Some people disagree Jacinta Tan studied patients with AN. Many reported impaired thinking skills and concentration. Some patients, themselves, suggested that forced treatment may be appropriate under some circumstances.
Study questions Is it ever acceptable to force treatment on a sick person? On a person with a mental illness? On a person with anorexia? If so, when is it justified? When is such treatment effective?
Values expressed by her subjects What does your anorexia nervosa mean to you? “It feels like my identity now…” “I remember getting some tests back saying how my liver was really damaged and all this, and I thought it was really rather good!... It’s sick, isn’t it? It was like somehow I’d achieved!” “I wasn’t really bothered about dying, as long as I died thin.” Tan J. Philos Psychiatr Psychol. 2006.
“When I haven’t got anyone forcing me to do anything, then I fight against my own thoughts, what my mind is telling me. Whereas when someone is forcing me to do something, then it makes it a hell of a lot easier to fight against them, and then in the end you’re fighting the wrong enemy.” - a patient Tan J. Philos Psychiatr Psychol. 2006.
Control is complicated “Some participants found that being given freedom of choice was essential to allow them to disengage from fighting the professionals and reason out their treatment choices; others found that being faced with stark facts about the severity of the illness, or being confronted with the need for compulsory treatment, helped them to be able to decide to get better.” Tan J. Philos Psychiatr Psychol. 2006.
PATIENT STATEMENTS “I think you're just so confused in your head that you need people to make the right decisions for you.” “I don’t know, but – once you’re up to healthy weight again, or, you can actually think better and concentrate longer, so you can see the sense of what’s being done to you.” Tan J. Philos Psychiatr Psychol. 2006.
“I think if somebody’s life is in danger and is threatened and they have to go into hospital then yes it’s very important to obviously re- feed them and to get them to a stage where they’re not, where they’re medically stable, but you can’t enter anybody into treatment if they’re not willing to.” - a patient Tan J. Int J Law Psychiatry. 2010. PATIENT STATEMENTS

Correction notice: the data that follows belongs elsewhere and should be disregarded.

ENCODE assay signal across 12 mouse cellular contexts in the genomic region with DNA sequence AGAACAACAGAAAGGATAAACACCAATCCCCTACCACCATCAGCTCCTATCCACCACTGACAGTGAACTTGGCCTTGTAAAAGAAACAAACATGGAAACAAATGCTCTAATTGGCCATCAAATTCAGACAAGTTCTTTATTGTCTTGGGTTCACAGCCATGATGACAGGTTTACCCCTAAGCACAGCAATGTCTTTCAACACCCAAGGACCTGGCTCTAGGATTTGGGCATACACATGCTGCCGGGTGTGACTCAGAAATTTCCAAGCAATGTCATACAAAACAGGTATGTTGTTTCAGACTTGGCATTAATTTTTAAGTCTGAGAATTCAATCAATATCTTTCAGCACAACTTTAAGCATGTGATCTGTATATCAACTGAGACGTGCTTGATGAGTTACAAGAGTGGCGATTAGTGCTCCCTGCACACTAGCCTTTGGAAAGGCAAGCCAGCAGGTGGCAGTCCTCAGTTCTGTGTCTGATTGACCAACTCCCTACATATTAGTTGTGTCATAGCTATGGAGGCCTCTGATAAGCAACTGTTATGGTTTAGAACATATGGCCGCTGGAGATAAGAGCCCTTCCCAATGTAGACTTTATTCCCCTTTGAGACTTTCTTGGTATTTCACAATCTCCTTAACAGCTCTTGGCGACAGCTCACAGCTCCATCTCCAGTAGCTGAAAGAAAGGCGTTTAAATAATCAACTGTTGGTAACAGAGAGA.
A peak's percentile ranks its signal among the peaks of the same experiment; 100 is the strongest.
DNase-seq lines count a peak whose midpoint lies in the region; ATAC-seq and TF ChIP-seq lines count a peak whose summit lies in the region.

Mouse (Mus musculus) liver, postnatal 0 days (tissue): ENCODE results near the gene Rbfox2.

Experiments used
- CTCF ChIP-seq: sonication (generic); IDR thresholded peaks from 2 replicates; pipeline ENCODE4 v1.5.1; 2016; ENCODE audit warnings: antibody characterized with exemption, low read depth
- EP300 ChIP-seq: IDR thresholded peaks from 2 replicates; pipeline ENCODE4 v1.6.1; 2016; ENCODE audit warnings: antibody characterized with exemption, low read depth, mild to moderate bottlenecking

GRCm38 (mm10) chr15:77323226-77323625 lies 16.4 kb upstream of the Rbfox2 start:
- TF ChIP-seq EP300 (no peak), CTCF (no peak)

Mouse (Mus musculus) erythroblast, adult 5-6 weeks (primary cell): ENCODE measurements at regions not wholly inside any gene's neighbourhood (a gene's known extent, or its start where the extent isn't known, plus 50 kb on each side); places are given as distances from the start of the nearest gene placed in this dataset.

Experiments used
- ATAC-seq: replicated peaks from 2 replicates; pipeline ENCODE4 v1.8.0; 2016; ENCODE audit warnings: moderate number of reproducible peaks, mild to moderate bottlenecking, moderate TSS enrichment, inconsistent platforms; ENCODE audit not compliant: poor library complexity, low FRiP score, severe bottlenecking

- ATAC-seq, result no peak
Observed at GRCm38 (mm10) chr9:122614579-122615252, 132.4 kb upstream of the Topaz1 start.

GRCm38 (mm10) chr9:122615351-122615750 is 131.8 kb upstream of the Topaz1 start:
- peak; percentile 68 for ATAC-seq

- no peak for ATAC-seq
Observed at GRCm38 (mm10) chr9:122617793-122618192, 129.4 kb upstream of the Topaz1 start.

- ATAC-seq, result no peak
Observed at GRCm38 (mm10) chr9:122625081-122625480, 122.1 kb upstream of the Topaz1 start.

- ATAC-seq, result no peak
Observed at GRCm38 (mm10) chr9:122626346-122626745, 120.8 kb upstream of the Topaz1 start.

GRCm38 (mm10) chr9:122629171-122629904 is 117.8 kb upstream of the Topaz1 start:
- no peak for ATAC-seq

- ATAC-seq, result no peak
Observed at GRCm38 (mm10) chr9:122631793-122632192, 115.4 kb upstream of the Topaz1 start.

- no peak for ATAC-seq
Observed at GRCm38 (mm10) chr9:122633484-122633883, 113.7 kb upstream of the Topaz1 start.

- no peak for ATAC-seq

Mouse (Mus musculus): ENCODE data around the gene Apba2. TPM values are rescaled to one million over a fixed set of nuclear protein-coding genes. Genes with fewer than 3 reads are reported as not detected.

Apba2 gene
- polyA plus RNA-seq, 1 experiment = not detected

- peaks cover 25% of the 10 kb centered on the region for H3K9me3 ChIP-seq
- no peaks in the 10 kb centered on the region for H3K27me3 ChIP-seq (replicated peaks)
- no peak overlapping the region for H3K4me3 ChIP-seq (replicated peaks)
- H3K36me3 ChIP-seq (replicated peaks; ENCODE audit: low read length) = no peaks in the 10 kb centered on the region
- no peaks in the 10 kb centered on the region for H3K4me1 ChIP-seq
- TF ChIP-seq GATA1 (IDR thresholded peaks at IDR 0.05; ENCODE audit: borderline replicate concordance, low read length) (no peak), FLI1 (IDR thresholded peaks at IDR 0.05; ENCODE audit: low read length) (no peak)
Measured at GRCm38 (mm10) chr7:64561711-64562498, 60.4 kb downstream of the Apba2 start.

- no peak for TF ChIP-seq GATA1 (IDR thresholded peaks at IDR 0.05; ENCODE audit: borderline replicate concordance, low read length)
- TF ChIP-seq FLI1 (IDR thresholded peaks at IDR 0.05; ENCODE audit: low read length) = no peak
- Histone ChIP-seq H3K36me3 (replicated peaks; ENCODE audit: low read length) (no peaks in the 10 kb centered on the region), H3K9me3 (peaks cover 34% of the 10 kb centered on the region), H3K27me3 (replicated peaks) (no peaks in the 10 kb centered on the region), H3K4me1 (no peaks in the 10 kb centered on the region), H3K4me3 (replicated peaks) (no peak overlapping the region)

“Although when I was back there [i.e., very ill] I’d say “No, that’s a stupid idea,” now being here I look back on it, I think “Hell yeah, you can’t not treat someone who’s going to die because they’re starving themselves.” - a former patient Tan J. Int J Law Psychiatry. 2010. PATIENT STATEMENTS
“Whatever their views about the use of compulsion in anorexia nervosa in general, or on issues of competence and capacity, all participants thought that it is right to impose treatment in order to save life.” Tan J. Int J Law Psychiatry. 2010.
Tan (cont’d) What mattered most to participants was not whether they were compelled to have treatment, but the nature of their relationships with parents and mental-health professionals. Indeed, within a trusting relationship compulsion may be experienced as care. Tan J. Int J Law Psychiatry. 2010.
Conclusions AN is a chronic illness with a high mortality rate. Treatment is more effective early in the course of illness than late. Coercive treatment early in the course of AN is justified because patients cannot assess the risks and benefits of their disease or treatment and because the prognosis for cure is good.
Conclusions When patients do not respond to initial treatment, their prognosis becomes much worse. At some point, refractory AN may be considered a terminal or incurable illnesses. In such cases, we should respect the patient’s refusal of treatment and initiate palliative care.
Resources Draper H. Treating anorexics without consent: some reservations. J Med Ethics. 1998;24:5-7.Treating anorexics without consent: some reservations Rathner G. A Plea Against Compulsory Treatment for Anorexia Nervosa Patients In Vandereycken W, Beumont PVJ (eds): Treating Eating Disorders: Ethical, Legal and Personal Issues. Athlone Press. 1998.A Plea Against Compulsory Treatment for Anorexia Nervosa Patients In Vandereycken W, Beumont PVJ (eds): Treating Eating Disorders: Ethical, Legal and Personal Issues Tan J, Stewart A, Fitzpatrick R, Hope T. Attitudes of patients with anorexia nervosa to compulsory treatment and coercion. Int J Law Psychiatry. 2010 Jan;33(1):13-19.Attitudes of patients with anorexia nervosa to compulsory treatment and coercion Tan J, Hope T, Stewart A, Fitzpatrick R. Competence to make treatment decisions in anorexia nervosa: thinking processes and values. Philos Psychiatr Psychol. 2006 Dec;13(4):267-282.Competence to make treatment decisions in anorexia nervosa: thinking processes and values Thiels C. Forced Treatment of Patients with Anorexia Nervosa. Curr Opin Psychiatry. 2008;21:495-498.Forced Treatment of Patients with Anorexia Nervosa Thiels C, Curtice M Jr. Forced Treatment in Patients with Anorexia Nervosa Pt 2. Curr Opin Psychiatry. 2009;22:497-500.Forced Treatment in Patients with Anorexia Nervosa Pt 2